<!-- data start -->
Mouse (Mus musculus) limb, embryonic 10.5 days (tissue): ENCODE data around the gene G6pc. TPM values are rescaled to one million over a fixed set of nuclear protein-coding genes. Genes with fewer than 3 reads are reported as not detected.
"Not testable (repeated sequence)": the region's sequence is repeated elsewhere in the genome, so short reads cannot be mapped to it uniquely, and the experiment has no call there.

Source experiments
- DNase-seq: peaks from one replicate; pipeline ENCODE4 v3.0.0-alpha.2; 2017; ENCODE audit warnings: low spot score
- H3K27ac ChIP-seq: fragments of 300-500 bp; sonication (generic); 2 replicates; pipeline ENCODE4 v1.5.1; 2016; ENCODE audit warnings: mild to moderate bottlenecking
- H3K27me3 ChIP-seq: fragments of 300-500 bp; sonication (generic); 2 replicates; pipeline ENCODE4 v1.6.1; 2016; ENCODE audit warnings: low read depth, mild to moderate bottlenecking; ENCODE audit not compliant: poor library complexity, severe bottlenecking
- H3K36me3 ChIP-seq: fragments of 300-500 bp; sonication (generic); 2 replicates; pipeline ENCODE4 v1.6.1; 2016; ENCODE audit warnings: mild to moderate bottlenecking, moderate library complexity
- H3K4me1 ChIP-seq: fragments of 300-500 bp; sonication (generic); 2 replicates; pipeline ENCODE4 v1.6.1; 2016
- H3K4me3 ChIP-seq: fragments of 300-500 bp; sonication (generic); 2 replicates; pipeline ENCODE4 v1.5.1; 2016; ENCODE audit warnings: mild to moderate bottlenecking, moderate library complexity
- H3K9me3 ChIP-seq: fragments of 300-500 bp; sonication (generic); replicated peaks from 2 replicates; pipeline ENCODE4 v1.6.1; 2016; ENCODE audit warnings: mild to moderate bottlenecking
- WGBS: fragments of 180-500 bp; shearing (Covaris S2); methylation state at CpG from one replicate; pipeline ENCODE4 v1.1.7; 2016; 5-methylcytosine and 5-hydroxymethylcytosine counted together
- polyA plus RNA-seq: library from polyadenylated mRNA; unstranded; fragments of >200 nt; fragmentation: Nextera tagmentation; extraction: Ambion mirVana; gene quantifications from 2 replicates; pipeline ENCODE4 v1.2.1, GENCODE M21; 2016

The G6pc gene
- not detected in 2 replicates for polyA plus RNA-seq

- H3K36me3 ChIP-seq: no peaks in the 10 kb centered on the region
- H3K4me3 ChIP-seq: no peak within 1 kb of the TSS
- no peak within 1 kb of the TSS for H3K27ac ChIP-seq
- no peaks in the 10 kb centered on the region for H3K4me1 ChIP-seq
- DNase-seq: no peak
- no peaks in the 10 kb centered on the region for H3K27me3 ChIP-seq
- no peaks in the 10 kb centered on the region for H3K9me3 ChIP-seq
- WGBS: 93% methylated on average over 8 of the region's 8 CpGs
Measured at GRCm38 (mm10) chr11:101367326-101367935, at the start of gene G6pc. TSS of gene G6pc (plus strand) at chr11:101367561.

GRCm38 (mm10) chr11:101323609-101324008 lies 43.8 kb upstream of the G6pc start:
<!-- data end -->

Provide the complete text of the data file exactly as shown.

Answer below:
Mouse (Mus musculus) limb, embryonic 10.5 days (tissue): ENCODE data around the gene G6pc. TPM values are rescaled to one million over a fixed set of nuclear protein-coding genes. Genes with fewer than 3 reads are reported as not detected.
"Not testable (repeated sequence)": the region's sequence is repeated elsewhere in the genome, so short reads cannot be mapped to it uniquely, and the experiment has no call there.

Source experiments
- DNase-seq: peaks from one replicate; pipeline ENCODE4 v3.0.0-alpha.2; 2017; ENCODE audit warnings: low spot score
- H3K27ac ChIP-seq: fragments of 300-500 bp; sonication (generic); 2 replicates; pipeline ENCODE4 v1.5.1; 2016; ENCODE audit warnings: mild to moderate bottlenecking
- H3K27me3 ChIP-seq: fragments of 300-500 bp; sonication (generic); 2 replicates; pipeline ENCODE4 v1.6.1; 2016; ENCODE audit warnings: low read depth, mild to moderate bottlenecking; ENCODE audit not compliant: poor library complexity, severe bottlenecking
- H3K36me3 ChIP-seq: fragments of 300-500 bp; sonication (generic); 2 replicates; pipeline ENCODE4 v1.6.1; 2016; ENCODE audit warnings: mild to moderate bottlenecking, moderate library complexity
- H3K4me1 ChIP-seq: fragments of 300-500 bp; sonication (generic); 2 replicates; pipeline ENCODE4 v1.6.1; 2016
- H3K4me3 ChIP-seq: fragments of 300-500 bp; sonication (generic); 2 replicates; pipeline ENCODE4 v1.5.1; 2016; ENCODE audit warnings: mild to moderate bottlenecking, moderate library complexity
- H3K9me3 ChIP-seq: fragments of 300-500 bp; sonication (generic); replicated peaks from 2 replicates; pipeline ENCODE4 v1.6.1; 2016; ENCODE audit warnings: mild to moderate bottlenecking
- WGBS: fragments of 180-500 bp; shearing (Covaris S2); methylation state at CpG from one replicate; pipeline ENCODE4 v1.1.7; 2016; 5-methylcytosine and 5-hydroxymethylcytosine counted together
- polyA plus RNA-seq: library from polyadenylated mRNA; unstranded; fragments of >200 nt; fragmentation: Nextera tagmentation; extraction: Ambion mirVana; gene quantifications from 2 replicates; pipeline ENCODE4 v1.2.1, GENCODE M21; 2016

The G6pc gene
- not detected in 2 replicates for polyA plus RNA-seq

- H3K36me3 ChIP-seq: no peaks in the 10 kb centered on the region
- H3K4me3 ChIP-seq: no peak within 1 kb of the TSS
- no peak within 1 kb of the TSS for H3K27ac ChIP-seq
- no peaks in the 10 kb centered on the region for H3K4me1 ChIP-seq
- DNase-seq: no peak
- no peaks in the 10 kb centered on the region for H3K27me3 ChIP-seq
- no peaks in the 10 kb centered on the region for H3K9me3 ChIP-seq
- WGBS: 93% methylated on average over 8 of the region's 8 CpGs
Measured at GRCm38 (mm10) chr11:101367326-101367935, at the start of gene G6pc. TSS of gene G6pc (plus strand) at chr11:101367561.

GRCm38 (mm10) chr11:101323609-101324008 lies 43.8 kb upstream of the G6pc start: